Payday Lending

5

PaydayLending

Paydayloans refer to small, unsecured, and short-term loans. Since theseloans are relatively small, the lenders expect borrowers to pay theloan back in full quickly normally in a few weeks. Additionally,their lending is quite skimpy only requiring a borrower to contain anincome and a bank account. The borrowers can provide the lenders withpost-dates checks or approve an electronic funds withdrawal.

1.What you would do to help get this bill passed if you wererepresenting consumer groups?

IfI were representing the consumer groups, I would help to pass thebill but with some restricting clauses on the borrowing process. Byrepresenting the consumer groups, I would propose that the bill bepassed, but insert a clause that forbids lenders from trying tocollect payment from the bank accounts of consumers. Thus, I wouldsupport legislations that support strong consumer protection. I wouldoffer proposals that allow the lenders to ensure that the consumersrepay the loans borrowed but without harming them as it is happeningcurrently (CFPB 1).

Presently,consumers have a short-term period of between two weeks to 45 days torepay borrowed loans. However, as their representative I wouldpropose that since most consumers rely on their paychecks, tosurvive, such short timeframes might make it improbable to repay theborrowed loans in time. Therefore, I would suggest a solution toavoid rolled over loans, which later becomes unaffordable long-termdebt traps. I would propose that the lenders should either thwartdebt traps at the beginning of every loan or defend against debttraps throughout the lending procedure, before passing the bill (CFPB1).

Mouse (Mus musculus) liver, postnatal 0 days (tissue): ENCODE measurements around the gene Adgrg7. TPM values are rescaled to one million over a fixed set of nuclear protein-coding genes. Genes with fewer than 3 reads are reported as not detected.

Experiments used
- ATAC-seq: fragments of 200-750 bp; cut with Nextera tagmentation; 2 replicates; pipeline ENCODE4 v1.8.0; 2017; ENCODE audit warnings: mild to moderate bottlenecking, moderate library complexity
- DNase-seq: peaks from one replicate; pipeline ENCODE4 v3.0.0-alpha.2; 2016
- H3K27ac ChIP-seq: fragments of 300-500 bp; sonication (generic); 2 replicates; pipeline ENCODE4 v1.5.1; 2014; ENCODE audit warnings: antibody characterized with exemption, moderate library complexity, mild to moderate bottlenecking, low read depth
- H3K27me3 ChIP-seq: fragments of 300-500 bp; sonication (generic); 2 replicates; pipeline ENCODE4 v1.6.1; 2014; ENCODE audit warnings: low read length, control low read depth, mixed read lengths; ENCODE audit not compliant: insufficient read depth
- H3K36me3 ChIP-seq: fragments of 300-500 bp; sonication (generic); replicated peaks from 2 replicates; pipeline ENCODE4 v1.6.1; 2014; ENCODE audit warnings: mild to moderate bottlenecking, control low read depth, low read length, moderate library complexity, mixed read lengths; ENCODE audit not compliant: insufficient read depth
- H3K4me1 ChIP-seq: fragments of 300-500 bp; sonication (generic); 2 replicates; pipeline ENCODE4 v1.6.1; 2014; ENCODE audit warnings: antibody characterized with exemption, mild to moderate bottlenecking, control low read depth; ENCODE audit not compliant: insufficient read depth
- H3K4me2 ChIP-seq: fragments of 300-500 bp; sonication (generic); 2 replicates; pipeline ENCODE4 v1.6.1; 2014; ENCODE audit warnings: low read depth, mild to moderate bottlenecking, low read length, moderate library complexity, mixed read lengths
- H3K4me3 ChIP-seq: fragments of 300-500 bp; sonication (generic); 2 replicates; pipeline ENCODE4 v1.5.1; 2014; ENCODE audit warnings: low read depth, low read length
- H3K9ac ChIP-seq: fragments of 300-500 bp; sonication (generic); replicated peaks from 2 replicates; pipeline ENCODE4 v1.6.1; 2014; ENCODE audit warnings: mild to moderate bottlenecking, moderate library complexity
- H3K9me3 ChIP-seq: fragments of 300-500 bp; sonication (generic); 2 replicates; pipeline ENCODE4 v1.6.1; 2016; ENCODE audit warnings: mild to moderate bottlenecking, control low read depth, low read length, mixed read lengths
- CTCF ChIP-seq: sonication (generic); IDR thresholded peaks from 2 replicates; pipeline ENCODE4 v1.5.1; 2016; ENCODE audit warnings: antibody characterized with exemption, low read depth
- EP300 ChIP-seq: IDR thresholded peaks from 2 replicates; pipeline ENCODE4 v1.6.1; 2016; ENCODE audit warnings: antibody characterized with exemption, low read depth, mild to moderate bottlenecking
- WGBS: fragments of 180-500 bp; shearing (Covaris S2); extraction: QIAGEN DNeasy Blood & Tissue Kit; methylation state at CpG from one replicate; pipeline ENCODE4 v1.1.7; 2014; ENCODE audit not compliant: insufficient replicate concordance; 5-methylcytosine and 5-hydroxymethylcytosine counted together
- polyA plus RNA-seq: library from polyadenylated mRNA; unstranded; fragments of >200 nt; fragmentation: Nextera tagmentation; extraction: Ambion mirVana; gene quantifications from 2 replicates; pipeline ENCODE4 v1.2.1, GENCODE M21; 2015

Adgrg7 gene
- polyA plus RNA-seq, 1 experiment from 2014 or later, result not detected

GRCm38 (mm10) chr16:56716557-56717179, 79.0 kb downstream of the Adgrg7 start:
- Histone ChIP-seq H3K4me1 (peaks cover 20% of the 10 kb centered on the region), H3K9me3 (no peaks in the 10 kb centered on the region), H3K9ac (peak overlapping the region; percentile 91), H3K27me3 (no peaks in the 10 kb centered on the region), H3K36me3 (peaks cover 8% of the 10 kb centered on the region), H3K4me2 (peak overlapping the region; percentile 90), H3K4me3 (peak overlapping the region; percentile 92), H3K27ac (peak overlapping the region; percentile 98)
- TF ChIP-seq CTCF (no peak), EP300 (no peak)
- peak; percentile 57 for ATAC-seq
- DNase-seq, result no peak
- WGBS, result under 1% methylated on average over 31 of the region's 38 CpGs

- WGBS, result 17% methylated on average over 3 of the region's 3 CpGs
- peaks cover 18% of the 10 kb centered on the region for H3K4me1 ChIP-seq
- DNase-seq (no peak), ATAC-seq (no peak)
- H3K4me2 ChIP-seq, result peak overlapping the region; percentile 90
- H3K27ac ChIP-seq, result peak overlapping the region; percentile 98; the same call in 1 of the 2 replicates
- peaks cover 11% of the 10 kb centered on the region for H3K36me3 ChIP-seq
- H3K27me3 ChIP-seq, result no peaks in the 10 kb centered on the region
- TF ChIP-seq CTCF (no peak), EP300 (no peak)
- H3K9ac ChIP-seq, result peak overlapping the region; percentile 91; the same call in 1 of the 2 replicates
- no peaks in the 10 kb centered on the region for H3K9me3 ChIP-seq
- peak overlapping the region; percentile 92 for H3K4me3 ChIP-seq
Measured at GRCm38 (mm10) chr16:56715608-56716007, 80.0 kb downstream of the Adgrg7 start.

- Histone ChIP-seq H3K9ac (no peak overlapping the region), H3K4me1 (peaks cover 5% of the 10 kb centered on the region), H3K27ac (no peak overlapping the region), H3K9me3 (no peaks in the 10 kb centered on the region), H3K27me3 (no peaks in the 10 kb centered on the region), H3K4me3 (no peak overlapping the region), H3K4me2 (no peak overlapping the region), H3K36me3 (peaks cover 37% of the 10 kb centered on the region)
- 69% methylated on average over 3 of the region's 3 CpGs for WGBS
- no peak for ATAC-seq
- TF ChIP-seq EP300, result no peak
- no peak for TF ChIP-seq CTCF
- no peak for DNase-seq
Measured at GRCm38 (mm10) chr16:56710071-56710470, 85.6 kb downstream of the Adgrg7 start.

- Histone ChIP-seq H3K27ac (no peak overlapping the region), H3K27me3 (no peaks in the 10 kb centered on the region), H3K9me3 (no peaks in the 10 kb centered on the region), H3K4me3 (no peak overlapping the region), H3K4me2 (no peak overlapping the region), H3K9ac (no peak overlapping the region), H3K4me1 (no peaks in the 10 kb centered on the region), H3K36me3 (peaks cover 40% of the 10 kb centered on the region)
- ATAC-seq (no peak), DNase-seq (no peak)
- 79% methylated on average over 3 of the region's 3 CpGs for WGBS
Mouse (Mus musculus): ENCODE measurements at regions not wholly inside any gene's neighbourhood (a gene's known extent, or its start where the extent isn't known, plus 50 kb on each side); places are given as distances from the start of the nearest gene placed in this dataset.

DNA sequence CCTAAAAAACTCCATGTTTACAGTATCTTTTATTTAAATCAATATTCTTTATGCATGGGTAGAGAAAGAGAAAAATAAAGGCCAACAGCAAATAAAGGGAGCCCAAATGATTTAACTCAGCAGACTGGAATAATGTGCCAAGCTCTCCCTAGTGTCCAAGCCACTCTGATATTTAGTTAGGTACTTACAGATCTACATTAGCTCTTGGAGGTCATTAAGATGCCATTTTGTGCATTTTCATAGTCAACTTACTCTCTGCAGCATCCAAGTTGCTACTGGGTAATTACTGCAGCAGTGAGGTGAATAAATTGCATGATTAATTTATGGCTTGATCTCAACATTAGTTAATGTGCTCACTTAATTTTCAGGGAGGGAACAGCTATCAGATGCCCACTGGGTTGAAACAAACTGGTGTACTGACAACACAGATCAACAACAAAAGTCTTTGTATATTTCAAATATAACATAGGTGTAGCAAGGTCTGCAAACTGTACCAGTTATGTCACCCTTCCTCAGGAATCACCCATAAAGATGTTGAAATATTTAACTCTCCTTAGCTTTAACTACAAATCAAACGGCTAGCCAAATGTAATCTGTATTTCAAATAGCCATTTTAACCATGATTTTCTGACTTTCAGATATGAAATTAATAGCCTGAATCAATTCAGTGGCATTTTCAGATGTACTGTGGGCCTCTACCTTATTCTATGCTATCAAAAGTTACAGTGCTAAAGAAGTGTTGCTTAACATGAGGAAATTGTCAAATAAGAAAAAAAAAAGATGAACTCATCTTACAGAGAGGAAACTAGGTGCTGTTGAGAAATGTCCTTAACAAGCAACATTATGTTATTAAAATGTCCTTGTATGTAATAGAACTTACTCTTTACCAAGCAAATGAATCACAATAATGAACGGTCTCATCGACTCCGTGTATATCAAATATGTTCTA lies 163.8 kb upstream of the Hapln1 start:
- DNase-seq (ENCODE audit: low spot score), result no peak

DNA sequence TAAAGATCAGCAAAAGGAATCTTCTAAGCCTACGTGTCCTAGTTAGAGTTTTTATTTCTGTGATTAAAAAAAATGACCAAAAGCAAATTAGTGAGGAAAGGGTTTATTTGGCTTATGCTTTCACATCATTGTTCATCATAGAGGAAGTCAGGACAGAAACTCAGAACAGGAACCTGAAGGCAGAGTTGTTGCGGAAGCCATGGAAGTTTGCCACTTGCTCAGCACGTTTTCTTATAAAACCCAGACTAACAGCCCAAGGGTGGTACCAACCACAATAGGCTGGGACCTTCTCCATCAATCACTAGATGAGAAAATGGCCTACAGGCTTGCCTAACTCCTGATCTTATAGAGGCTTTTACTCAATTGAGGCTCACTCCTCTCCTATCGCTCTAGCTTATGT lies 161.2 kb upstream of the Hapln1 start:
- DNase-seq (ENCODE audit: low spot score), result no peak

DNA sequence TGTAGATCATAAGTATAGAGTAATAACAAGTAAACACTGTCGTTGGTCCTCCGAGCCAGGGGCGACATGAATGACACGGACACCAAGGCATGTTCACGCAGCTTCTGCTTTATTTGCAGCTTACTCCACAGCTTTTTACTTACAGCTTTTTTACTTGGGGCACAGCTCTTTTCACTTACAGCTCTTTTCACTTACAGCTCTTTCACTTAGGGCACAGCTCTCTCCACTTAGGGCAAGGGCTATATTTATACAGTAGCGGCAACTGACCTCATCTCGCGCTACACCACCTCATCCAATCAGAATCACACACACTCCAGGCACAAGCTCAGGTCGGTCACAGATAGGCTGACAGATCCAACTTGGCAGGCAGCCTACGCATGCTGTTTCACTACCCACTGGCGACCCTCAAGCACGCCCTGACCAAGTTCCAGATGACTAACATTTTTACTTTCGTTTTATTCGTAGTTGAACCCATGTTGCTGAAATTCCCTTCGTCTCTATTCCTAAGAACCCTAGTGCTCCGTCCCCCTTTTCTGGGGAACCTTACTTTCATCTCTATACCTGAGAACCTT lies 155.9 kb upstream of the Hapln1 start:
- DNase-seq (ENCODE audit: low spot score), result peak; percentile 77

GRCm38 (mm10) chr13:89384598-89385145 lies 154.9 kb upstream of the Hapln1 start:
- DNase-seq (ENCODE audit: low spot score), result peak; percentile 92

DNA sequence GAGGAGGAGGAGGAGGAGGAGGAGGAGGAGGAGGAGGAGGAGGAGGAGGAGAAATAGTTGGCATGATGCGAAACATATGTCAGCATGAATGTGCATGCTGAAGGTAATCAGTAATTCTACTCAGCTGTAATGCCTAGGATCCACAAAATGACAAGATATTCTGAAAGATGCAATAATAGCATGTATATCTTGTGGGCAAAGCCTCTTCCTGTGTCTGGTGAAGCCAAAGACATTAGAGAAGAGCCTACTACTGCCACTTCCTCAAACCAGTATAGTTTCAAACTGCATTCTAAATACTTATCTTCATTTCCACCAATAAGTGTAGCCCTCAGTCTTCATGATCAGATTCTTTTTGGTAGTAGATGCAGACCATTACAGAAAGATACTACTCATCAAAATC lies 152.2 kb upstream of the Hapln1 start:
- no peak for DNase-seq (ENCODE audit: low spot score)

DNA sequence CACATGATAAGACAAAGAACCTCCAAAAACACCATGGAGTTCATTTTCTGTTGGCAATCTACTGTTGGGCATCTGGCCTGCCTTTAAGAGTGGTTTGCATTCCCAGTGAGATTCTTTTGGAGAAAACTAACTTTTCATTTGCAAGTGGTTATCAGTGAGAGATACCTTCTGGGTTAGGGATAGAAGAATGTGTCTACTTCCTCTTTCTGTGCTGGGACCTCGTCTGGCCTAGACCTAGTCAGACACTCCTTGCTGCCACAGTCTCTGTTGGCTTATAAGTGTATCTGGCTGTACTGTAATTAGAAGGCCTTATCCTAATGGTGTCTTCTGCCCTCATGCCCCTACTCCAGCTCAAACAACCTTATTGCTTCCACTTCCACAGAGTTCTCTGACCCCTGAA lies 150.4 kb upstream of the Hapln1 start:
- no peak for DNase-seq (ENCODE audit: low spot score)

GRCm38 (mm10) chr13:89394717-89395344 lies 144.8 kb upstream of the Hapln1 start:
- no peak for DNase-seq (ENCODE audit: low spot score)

Anotherproposition is that the lenders must eliminate the debt traps byoffering affordable repayment preferences. Additionally, I would alsosuggest that the lenders should restrict the numbers of loans eachborrower can access, take in a row or within specified periods suchas a year (CFPB 1). Thus, I would ensure that these aspects areconsidered before passing the bill.

2.What you would do to change or defeat this bill if you wererepresenting payday and title lenders?

IfI were representing the lenders, I would defeat the proposed bill toend the payday lending business by highlighting the advantages of theindustry. For instance, I would explain that the payday lendingbusiness is highly profitable. The payday lending industry hascontains higher profit margins when compared to the otherconventional lending agencies such as banks and credit unions. Theindustry is also a necessary venture assisting consumers in times ofneed (Barnett 1).